In it, he echoed wide-ranging views from the book on topics such as the pandemic, vaccine nationalism, Northern Ireland, cartoons of Muhammad and freedom of speech, racism and asylum seekers in the UK and Pope Francis.
The former industrialist, who sits in the House of Lords, did not comment on the accuracy of any other topic mentioned in the couple’s US TV interview.
He did discuss racism, but avoided any mention of Meghan’s allegations about speculation over the skin colour of her son Archie.
In the wake of the interview, Buckingham Palace issued a statement on behalf of the Queen saying: ‘Recollections may vary,’ in reference to claims of racism and other issues.
Archbishop of Canterbury warns cancel culture is a ‘huge threat’ to the future of the Church of England as he defends the right to freedom of speech in wake of Prophet Muhammad cartoon row
By Jack Elsom for MailOnline
The Archbishop of Canterbury has railed against the creeping trend of cancel culture as a ‘huge threat’ to the Church of England’s future.
Justin Welby also defended the right to freedom of speech after a teacher was suspended for showing his class a cartoon of the Prophet Muhammad.
In a rare intervention, the head of the Church waded into the row engulfing the school in Batley, West Yorkshire, where the teacher has gone into hiding after furious protests from Muslim parents.
He told Italian newspaper La Repubblica: ‘In some parts of the world, you have to be very careful what you say because people feel very, very strongly. But in this country, I think, we have to hold on to freedom of speech.’
The Archbishop of Canterbury has defended the right to free speech after a teacher was suspended for showing his class a cartoon of the Prophet Muhammad
Welby stressed that while many of the UK’s Muslim leaders were ‘very upset’ by the cartoon, lots had urged against reacting with ‘violence and threats’.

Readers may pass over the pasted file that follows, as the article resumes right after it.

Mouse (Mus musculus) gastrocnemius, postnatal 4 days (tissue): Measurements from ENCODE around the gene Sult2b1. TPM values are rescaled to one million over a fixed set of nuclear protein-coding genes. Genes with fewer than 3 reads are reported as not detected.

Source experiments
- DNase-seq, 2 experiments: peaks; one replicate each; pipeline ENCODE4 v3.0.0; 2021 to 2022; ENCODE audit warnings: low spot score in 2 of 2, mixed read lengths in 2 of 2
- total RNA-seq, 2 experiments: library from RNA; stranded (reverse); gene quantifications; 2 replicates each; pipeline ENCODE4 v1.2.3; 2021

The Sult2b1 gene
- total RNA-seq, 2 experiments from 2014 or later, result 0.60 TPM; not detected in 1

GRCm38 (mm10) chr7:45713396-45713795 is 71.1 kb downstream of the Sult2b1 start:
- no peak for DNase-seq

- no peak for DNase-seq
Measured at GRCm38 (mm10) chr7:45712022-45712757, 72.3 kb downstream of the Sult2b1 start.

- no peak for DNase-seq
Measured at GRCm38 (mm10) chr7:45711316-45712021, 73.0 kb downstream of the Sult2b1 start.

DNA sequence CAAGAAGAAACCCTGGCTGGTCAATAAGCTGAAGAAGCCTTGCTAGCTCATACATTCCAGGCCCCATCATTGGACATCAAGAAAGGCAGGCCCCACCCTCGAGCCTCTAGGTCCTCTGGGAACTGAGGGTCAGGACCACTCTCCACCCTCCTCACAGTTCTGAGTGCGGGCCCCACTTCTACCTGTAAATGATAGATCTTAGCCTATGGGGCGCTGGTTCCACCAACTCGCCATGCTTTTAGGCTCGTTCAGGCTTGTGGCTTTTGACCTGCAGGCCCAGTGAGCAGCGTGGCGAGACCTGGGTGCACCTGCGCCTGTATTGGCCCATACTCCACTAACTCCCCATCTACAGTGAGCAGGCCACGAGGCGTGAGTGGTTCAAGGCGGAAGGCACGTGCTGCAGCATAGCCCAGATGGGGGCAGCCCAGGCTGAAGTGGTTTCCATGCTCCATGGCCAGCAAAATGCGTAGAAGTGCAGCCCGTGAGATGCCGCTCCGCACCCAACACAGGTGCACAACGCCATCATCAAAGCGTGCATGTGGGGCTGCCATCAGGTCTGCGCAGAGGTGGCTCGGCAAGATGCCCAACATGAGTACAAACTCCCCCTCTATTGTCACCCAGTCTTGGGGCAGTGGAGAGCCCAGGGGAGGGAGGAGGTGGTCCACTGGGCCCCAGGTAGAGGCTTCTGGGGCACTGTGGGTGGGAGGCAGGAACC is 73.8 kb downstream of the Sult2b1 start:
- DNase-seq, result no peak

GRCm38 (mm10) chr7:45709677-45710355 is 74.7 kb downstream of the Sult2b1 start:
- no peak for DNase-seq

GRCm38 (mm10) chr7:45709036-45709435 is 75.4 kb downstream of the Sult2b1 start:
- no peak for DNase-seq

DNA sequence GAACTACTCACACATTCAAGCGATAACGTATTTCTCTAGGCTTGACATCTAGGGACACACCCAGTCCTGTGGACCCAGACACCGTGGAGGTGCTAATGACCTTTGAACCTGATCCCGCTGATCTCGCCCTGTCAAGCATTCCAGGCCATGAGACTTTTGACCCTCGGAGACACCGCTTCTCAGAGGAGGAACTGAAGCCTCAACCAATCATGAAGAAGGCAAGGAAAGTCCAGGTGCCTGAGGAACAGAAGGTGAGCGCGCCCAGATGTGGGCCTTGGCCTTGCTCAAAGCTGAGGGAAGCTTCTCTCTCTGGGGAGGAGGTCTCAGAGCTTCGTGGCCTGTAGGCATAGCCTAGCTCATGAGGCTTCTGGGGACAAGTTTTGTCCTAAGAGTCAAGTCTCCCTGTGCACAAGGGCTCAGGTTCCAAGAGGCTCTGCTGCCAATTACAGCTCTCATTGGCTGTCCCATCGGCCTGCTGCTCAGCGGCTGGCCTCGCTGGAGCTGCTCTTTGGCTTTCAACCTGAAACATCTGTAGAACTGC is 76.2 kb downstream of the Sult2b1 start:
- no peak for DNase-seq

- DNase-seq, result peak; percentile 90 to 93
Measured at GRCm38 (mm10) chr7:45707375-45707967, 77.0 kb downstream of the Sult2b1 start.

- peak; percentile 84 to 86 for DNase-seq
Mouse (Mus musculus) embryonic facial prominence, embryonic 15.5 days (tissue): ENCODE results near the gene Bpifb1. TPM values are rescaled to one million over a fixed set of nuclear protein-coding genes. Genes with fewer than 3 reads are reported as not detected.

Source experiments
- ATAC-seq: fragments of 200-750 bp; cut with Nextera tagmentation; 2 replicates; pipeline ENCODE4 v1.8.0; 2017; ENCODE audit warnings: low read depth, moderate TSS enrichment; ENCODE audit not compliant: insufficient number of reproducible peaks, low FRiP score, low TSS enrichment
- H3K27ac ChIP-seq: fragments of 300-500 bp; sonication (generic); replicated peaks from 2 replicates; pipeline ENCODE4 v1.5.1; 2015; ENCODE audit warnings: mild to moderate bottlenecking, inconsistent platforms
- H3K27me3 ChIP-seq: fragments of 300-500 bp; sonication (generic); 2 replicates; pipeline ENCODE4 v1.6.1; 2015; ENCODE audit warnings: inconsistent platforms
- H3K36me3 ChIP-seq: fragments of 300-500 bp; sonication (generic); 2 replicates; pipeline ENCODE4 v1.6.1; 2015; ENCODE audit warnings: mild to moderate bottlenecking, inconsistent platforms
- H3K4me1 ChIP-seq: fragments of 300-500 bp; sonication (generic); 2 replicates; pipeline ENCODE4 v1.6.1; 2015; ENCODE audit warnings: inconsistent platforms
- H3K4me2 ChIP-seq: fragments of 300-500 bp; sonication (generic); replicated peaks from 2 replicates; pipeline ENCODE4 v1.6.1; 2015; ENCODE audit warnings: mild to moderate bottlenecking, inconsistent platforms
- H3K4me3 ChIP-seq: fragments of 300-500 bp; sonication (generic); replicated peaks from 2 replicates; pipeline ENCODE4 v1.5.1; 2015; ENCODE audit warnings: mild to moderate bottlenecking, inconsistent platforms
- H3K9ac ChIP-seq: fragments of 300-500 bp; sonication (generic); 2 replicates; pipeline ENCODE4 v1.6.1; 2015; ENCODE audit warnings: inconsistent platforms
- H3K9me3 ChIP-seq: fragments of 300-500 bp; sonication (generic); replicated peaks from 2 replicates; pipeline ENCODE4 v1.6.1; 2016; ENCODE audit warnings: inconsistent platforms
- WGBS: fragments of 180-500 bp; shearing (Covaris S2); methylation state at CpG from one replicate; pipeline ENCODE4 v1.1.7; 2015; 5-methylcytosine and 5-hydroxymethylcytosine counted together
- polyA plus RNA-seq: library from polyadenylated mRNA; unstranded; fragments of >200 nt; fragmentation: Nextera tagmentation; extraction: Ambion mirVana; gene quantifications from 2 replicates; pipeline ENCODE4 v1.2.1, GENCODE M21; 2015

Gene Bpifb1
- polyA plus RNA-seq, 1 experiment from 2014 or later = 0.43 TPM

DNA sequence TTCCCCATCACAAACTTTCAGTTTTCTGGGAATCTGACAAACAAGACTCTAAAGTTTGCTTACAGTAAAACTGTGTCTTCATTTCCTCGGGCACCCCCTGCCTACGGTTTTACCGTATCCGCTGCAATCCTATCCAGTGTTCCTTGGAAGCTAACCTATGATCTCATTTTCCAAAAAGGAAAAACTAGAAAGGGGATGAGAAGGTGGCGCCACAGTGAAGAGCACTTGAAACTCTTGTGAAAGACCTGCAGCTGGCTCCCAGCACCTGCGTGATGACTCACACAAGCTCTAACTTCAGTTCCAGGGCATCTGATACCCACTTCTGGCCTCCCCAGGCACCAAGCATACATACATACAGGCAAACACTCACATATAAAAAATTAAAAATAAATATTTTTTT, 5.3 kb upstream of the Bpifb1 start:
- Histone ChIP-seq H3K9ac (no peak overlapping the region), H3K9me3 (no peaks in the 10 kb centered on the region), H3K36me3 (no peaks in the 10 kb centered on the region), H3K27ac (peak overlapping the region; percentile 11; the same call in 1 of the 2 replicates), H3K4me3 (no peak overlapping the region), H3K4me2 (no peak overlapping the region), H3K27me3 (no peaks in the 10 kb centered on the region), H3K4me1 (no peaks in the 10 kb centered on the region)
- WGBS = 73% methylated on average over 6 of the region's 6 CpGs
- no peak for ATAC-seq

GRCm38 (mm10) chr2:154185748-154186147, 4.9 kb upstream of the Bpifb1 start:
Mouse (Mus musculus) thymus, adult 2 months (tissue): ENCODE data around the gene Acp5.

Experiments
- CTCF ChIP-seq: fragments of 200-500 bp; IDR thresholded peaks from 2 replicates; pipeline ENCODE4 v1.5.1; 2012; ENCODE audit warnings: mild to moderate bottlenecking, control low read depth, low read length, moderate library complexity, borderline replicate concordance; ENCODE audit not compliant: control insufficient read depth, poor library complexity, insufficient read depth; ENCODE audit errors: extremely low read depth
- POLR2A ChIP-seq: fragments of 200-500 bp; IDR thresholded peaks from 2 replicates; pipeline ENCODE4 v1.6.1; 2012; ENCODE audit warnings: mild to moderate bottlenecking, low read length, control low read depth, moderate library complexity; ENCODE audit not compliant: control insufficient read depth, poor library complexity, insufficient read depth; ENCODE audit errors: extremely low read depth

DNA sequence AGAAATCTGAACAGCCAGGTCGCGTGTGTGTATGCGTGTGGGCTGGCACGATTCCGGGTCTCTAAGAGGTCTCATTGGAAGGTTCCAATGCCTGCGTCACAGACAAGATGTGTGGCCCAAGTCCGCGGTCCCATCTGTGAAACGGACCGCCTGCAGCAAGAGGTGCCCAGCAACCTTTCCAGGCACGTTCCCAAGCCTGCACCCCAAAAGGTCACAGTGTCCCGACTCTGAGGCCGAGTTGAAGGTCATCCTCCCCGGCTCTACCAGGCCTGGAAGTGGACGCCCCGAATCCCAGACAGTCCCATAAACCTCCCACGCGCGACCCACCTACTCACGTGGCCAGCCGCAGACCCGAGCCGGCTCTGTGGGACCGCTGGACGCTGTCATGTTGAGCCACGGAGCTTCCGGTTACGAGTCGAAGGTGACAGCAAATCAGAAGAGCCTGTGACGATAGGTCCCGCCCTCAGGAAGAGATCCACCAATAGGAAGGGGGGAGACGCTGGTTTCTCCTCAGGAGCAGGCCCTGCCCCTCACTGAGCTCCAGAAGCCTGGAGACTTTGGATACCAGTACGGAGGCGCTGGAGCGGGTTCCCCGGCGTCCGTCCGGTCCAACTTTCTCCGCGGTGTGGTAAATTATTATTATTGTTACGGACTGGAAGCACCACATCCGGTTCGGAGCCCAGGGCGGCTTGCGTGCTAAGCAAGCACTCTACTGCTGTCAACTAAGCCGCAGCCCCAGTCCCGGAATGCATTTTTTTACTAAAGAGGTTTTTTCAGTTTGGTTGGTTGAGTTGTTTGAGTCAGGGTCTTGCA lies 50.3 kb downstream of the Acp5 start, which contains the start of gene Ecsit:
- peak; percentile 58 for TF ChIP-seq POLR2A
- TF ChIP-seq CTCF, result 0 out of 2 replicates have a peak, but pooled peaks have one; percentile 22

‘In other words, exercise your freedom of speech, but don’t prevent other people exercising their freedom of speech,’ the Archbishop added.
He further slammed cancel culture and those that are trying to expunge Britain’s history.
Statues of controversial figures have been targeted by campaigners, and last year a Bristol monument to the slave trader Edward Colston was memorably toppled.
Last year the Church announced it would be conducting a review into statues at its sites.
But Welby said: ‘We can’t erase the past. It’s impossible. We have to learn from it sometimes, often, always.
‘We have to repent of it quite often. But we cannot erase it. We cannot cancel history. We cannot cancel differences of opinion.’
In a rare intervention, the head of the Church waded into the row engulfing the school in Batley, West Yorkshire, where the teacher has gone into hiding after furious protests from Muslim parents
The Archbishop noted it was an alarming trend growing at UK universities, where controversial speakers have been no-platformed.
He added: ‘Particularly for universities, it seems to me very, very dangerous because you start with cancelling some views that you dislike and very quickly, you are cancelling everyone who disagrees. It’s a very dangerous process.’
On Brexit, Welby also said he was a ‘Remainer’ but not a ‘Remoaner’ and branded vaccine nationalism an ‘enormous danger’.
Relations between the EU and UK have strained in recent months as Brussels tries to rescue its bungled jab rollout, even threatening to block exports of doses to Britain.